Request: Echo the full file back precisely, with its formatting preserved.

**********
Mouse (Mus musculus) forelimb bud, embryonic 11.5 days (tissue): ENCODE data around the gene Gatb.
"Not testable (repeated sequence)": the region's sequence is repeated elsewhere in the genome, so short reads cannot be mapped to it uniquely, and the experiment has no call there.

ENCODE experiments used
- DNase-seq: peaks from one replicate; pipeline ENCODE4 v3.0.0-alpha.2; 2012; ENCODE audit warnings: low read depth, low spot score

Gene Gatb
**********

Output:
Mouse (Mus musculus) forelimb bud, embryonic 11.5 days (tissue): ENCODE data around the gene Gatb.
"Not testable (repeated sequence)": the region's sequence is repeated elsewhere in the genome, so short reads cannot be mapped to it uniquely, and the experiment has no call there.

ENCODE experiments used
- DNase-seq: peaks from one replicate; pipeline ENCODE4 v3.0.0-alpha.2; 2012; ENCODE audit warnings: low read depth, low spot score

Gene Gatb